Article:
Assemble (Competition for New Community Architecture Winning Design) - A merchandise sales and information kiosk
Designed by Luke Altenau and Katie Coffman
DatesLaunching December 2010
LocationNeal S. Blaisdell Center
A merchandise sales and information kiosk
$1500 and the opportunity to have their design built and used by Ballet Hawaii
“Lovely poetry in the idea formulation – the abstraction of movement with imaginative use of materials.”
Human Architecture: Static. Ballet is human architecture. It is structure. It is static. When bodies are brought together legs become like steel posts, arms like beams – and cables, all of the acting in synchronicity at precise connection points to achieve such feats of suspension, cantilevers, height and spans that never cease to amaze the on-looker. This concept acknowledges the similarity between ballet and architecture and hopes to fuse he two toward a physical shape. Simple lines were drawn – abstractly, the human form at these critical points during a left, throw, lock-out or even just simple pivots of transition. The idea was to mimic these structural elements and incorporate them into an architecture. The end result should echo the lines and profile of a ballet dancer.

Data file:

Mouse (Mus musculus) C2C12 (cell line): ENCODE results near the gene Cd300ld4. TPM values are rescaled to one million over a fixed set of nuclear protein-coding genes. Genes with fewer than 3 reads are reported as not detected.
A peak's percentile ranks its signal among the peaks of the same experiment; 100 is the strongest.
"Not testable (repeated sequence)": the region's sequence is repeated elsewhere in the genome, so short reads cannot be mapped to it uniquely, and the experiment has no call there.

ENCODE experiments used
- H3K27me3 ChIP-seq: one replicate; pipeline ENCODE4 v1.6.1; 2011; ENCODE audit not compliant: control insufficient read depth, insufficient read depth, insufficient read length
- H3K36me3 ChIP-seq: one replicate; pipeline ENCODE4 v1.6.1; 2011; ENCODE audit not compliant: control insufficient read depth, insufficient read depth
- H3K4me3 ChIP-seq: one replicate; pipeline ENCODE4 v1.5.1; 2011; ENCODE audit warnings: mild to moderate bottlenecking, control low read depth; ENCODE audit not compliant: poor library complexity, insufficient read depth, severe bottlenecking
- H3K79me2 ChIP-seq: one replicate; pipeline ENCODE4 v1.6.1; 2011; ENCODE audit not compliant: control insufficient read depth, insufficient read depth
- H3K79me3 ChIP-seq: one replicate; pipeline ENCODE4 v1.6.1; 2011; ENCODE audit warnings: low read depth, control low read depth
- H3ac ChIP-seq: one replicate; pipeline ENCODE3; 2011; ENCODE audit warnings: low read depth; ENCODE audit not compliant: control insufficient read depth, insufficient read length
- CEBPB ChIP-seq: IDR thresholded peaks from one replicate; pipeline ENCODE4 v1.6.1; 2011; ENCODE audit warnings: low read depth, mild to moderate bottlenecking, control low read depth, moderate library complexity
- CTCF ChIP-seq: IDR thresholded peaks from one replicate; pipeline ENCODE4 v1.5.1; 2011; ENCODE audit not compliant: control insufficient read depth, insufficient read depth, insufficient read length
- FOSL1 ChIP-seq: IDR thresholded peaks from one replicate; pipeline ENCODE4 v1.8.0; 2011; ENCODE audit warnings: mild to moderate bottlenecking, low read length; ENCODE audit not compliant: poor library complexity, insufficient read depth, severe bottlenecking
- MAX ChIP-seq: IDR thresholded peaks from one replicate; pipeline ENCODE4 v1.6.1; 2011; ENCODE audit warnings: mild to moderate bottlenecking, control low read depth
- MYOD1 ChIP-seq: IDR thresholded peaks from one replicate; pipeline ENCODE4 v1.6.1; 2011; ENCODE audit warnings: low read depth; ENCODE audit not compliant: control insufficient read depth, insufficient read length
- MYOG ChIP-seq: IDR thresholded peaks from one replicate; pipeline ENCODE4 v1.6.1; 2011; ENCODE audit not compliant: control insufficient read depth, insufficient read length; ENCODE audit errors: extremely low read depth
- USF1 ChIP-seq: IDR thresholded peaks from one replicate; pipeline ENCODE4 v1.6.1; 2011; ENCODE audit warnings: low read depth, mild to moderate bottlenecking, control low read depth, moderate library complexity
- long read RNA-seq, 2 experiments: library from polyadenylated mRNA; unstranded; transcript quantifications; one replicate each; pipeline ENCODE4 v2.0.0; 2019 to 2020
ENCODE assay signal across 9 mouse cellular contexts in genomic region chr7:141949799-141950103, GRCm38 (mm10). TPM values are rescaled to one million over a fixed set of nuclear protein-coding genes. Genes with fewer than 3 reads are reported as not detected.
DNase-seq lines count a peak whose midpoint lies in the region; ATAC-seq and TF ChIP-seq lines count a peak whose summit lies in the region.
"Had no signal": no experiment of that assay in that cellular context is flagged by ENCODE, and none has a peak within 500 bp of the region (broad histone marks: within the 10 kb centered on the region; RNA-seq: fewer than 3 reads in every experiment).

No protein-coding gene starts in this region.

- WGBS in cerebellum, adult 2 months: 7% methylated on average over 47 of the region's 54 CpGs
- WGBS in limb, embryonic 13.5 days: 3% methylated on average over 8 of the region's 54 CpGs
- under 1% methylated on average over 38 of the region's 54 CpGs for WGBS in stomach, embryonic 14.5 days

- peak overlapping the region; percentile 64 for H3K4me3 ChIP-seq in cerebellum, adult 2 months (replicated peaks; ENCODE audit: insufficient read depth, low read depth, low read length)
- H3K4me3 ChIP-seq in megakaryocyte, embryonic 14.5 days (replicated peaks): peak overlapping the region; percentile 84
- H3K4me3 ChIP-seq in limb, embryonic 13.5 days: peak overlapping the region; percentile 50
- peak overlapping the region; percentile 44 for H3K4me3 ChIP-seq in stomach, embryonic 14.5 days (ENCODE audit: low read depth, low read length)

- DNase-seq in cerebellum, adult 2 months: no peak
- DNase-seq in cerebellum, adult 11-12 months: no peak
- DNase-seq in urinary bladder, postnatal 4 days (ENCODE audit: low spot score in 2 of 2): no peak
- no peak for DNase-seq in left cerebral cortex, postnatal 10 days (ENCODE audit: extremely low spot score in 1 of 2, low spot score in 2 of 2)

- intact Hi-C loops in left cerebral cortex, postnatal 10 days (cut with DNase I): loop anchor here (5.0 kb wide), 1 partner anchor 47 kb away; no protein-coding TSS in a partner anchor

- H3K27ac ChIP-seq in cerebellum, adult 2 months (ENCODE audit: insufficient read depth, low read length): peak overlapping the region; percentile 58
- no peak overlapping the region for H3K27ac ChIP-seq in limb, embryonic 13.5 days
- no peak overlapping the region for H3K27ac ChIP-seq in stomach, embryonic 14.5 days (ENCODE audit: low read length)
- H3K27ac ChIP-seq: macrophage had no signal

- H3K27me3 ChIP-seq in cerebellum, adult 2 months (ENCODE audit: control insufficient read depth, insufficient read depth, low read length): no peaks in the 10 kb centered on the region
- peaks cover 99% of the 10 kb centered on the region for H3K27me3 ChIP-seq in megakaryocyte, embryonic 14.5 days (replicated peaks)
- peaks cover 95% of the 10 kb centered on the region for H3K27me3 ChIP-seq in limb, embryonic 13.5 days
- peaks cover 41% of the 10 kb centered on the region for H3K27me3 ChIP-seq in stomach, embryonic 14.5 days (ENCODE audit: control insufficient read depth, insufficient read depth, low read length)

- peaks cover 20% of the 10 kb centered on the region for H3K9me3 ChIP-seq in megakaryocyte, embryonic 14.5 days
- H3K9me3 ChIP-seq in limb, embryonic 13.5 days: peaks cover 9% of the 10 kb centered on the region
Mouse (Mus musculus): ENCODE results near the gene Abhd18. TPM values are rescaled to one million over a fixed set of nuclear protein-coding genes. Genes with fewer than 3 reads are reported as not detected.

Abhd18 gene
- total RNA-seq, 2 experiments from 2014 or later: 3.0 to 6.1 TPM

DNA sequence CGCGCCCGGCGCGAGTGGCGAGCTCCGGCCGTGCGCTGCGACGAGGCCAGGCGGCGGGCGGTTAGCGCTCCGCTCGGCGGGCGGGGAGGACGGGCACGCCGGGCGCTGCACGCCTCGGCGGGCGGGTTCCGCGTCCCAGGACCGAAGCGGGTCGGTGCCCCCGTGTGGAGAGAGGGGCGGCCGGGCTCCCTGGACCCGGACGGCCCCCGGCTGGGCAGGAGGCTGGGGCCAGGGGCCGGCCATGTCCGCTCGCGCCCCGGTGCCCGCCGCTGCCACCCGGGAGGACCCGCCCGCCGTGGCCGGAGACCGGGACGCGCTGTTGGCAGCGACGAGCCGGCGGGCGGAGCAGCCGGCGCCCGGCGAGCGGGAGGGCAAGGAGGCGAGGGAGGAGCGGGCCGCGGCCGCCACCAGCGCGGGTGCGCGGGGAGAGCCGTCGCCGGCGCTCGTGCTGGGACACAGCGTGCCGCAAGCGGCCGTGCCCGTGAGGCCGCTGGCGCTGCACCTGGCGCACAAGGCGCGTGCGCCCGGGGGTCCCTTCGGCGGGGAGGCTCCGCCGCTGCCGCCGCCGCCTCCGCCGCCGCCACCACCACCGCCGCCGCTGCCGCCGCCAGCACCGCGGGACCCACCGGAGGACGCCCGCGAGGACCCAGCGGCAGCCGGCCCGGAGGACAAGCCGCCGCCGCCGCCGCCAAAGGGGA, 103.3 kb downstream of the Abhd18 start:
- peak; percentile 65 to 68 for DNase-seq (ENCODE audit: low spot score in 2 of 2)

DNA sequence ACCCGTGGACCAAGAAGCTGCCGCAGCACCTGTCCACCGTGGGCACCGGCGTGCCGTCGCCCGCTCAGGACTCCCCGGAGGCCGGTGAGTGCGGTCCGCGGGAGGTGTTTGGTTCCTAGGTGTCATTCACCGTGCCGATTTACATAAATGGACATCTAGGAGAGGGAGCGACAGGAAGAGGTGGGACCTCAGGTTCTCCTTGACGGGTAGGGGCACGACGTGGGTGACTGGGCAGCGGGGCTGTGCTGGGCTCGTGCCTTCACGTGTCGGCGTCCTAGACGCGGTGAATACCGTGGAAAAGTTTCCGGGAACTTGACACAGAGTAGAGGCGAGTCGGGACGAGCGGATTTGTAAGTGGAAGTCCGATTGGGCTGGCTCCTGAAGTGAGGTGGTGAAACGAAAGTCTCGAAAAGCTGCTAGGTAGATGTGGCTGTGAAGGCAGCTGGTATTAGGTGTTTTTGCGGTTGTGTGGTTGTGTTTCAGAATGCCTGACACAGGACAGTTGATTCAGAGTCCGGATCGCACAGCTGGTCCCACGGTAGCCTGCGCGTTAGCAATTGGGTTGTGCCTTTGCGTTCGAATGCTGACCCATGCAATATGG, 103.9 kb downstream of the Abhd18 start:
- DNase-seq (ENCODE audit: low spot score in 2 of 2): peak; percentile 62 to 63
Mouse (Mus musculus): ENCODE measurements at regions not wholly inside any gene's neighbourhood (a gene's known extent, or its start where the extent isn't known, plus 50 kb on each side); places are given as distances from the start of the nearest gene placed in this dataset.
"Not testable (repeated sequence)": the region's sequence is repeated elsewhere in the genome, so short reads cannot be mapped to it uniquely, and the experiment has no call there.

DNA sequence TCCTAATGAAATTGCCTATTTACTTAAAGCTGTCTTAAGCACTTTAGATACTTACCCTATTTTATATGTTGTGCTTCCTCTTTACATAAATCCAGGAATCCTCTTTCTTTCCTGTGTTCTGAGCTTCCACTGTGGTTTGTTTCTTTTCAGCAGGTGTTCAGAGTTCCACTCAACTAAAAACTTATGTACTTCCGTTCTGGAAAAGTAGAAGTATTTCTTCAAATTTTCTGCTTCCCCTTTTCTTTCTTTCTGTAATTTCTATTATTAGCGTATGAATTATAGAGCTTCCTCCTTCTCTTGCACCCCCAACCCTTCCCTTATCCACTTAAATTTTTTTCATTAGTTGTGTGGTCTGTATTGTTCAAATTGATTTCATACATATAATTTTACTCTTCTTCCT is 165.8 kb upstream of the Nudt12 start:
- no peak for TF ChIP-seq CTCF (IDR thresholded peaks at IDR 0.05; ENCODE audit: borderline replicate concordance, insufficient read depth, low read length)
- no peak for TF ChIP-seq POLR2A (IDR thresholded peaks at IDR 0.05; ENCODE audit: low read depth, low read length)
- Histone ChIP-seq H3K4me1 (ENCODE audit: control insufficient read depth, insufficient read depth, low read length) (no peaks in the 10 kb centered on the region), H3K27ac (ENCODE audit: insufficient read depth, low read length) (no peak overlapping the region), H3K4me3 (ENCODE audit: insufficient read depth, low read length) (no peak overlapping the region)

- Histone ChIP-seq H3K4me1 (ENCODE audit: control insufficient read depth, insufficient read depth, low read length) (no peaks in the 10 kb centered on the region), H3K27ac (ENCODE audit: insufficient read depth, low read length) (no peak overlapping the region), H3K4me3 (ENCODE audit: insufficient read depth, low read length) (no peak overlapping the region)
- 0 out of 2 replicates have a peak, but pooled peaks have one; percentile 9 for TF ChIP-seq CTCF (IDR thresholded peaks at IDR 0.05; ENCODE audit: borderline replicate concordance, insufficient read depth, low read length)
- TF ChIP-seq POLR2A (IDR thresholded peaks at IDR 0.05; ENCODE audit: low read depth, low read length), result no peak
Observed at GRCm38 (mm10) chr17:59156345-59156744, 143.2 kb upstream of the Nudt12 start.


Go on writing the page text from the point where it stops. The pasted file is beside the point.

Time: Plastic. Ballet is movement in time. It is fluid. It is plastic when bodies are brought to move to music, to bend and flex in space – nothing is still. Imagine a camera set on a long exposure as a pair of ballet dancers move across the floor. What shapes can be derived from such an architectonic study. This concept acknowledges the architectural potential – the energy found in bodies that are at motion. Again, profiles were drawn; these were then lifted across space and time – connected from beginning to end. The result is a profile extruded along a distance – a sweeping motion that mimics the fluidity of dance. This process also speaks to lightness of materiality and of constructability. The end result should be seen as an object of grace, agility and fluidity, much the same as a ballet dancer would.
Walls Reused sails + tubular steel = easily assembled, light panels
Counters Translucent polygal = provides elegantly lit countertops, environmentally sound product